This is how we achieved true CI-CD in our project in 2015

Year 2012: Our FooBar product has following characteristics

Situation in 2012

Year 2015: Our FooBar product has following characteristics

Situation in 2015

This article is all about things we did between late 2012 and 2015.

Disclaimer: The article is a practical account of what we did and shies away from creative pursuits.

Step 0: Mindset Change — Most important pre-requisite

Trust me THIS is the crucial and most DIFFICULT step in the DevOps journey.

Developers and leaders cannot embark on this journey without a mindset change. Everyone should place unadulterated faith in the DevOps philosophy and rigorously work towards it.

People who have spent considerable amount of time like 15+ years or so are habituated to working ‘in a particular way’ — classic waterfall, agile, XP or ‘scrumfall’ (combination of waterfall and scrum), and having monthly releases or so. In my experience, changing this attitude is the hardest. More often the comfort of working in the old-way and general reluctance to change is the biggest hindrance. It is in these times when leadership ecosystem need to step up and lead by example. And this can happen only when they themselves develop solid understanding, and demonstrate agility and acceptance to new ways of working.

Leaders need to understand that DevOps is a JOURNEY and that it would be folly to expect magic overnight. The end result of this journey should be crystal clear in their minds.

Note: Here leaders are the key decision makers like VP Engineering, CTO, Head of Engineering and the ilk.

Step 1: Unit Tests — Often Ignored or significantly misunderstood area

When we aspire to release ‘on-demand’ to production, clearly we cannot do things manually. Doing automation and more automation holds the key. It holds true in case of new code as well. Practices like TDD should be followed religiously by the engineering team to make sure that every bit of code is covered with a test case. We started by introducing ‘gates’ to make sure that any new code added meets 80% coverage to begin with. Then gradually we increased the percentage. Also, whenever a P1/P2 issue was reported from production, we first reproduced that issue via test case. If no test case existed, we wrote a unit test case first, reproduced the issue and then added production code to make test case pass. By doing this, we gradually increased the coverage of code. Having a robust set of tests achieves 2 objectives -

a) Unit Tests act as a safety net in case undesired changes are made to other parts of the application. In such situations, our unit tests will fail alerting us of undesired changes.

b) In a true real time release pipeline, the tests will help us to verify new features and release to production like the way it happens in Toyota Production system

Edit 1: We used JUnit framework to write unit tests. Other options can be NGUnit, ScalaTest (for Scala) or Testing package (for GO-lang).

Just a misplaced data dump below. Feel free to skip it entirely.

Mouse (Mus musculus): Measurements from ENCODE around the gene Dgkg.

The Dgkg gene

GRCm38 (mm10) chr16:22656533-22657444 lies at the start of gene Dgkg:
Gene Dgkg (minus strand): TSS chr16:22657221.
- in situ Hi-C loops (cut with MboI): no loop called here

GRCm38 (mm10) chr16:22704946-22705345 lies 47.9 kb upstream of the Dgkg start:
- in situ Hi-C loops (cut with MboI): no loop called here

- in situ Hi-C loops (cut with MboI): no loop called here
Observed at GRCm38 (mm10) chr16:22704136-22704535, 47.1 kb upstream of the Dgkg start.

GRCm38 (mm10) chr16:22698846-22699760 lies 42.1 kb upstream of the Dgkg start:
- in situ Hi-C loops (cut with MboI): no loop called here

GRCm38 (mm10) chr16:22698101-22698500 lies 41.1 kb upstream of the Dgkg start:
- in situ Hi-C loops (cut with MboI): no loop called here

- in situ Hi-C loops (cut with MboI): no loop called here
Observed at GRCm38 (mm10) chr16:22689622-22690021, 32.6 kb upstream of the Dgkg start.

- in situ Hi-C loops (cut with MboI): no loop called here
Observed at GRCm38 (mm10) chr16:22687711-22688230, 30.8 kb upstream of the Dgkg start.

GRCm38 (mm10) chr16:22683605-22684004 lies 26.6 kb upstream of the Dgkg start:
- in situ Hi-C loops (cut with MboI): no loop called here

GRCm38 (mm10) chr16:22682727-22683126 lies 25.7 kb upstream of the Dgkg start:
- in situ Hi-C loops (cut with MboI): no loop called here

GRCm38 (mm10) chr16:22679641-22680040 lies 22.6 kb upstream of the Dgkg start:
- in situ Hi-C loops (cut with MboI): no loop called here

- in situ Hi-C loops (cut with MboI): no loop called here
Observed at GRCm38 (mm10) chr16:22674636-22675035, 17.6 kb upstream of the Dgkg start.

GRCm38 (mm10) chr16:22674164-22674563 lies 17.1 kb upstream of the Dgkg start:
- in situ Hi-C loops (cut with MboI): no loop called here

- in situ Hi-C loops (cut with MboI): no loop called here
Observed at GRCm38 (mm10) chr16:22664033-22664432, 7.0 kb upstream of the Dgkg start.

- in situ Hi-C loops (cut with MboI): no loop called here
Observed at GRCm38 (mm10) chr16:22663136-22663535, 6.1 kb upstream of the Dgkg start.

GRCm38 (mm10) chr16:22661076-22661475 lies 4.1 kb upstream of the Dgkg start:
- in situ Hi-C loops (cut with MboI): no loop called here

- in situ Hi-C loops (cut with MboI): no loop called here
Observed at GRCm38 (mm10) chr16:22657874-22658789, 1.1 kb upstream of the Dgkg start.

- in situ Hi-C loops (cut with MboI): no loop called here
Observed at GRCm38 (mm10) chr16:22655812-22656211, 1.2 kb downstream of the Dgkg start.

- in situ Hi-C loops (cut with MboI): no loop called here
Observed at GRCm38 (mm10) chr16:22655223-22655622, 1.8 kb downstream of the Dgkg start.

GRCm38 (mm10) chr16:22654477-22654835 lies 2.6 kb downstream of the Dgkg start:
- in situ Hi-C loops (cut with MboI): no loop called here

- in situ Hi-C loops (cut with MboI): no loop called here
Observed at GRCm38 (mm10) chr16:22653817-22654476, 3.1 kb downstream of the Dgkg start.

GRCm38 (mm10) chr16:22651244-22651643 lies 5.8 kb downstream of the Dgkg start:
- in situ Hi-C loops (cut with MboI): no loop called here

Edit 2: We used Selenium WebDriver and Protractor for Integration Tests since some of our front end services was in Apache Wicket and other was in Angular JS.

Having Code and Unit Tests together need NOT be TDD.

Read this sentence again and again until the meaning is clear

Note: Refrain from ‘hacky’ mindset to make tests green :-)

Step 2: Discipline — its hard but mandatory. No substitute.

In order to realize the shared dream, we laid down some ground rules that every developer should adhere to-

a) Encourage frequent checkin of code — minimum once a day. No loss of work due to inadvertent hardware failures.

b) No branches. We enforced Trunk-Based-Development and everyone worked on the master and made sure that no one left home with the master being RED. No issues of merging and re-basing.

c) If you use Agile, make sure to create stories as granular as possible. This forces developer to think-through all the minute details and brings clarity to the work at hand. No surprises in the end.

d) While following TDD, if at any point developer is unable to write test case, that is a big RED Flag which most likely means that the requirement is not clear. No point in progressing.

Step 3: Code Inspection Tools — some helping hands

To avoid surprises at the end, its best practice to allow only clean code in the repository. This mandates to use static analysis tools like — SonarQube, PMD, FindBugs and Veracode. You might have to refer to language-specific tools like Infer (developed by Facebook for Java,C,C++,etc.) or RuboCop (for Ruby).

At times you may find tools like CheckStyle that enforces uniformity in style of code written by all developers in the group useful. Any non-conformance to this style may be flagged as build error.

Tools like Veracode do static and dynamic analysis of your code with security as focus. I would highly encourage engineering teams to adopt Shift-Left-Approach as far as security is concerned.

Step 4: Use of build script — delegate the mundane task to a script

We wrote several scripts for mundane tasks like deleting some temp folders or copy files from A to B or taking some backups. Try to employ tools like Maven, Ant, Bash or Powershell for such purposes so that you can check-in the scripts.

Step 5: Pipeline — make your production line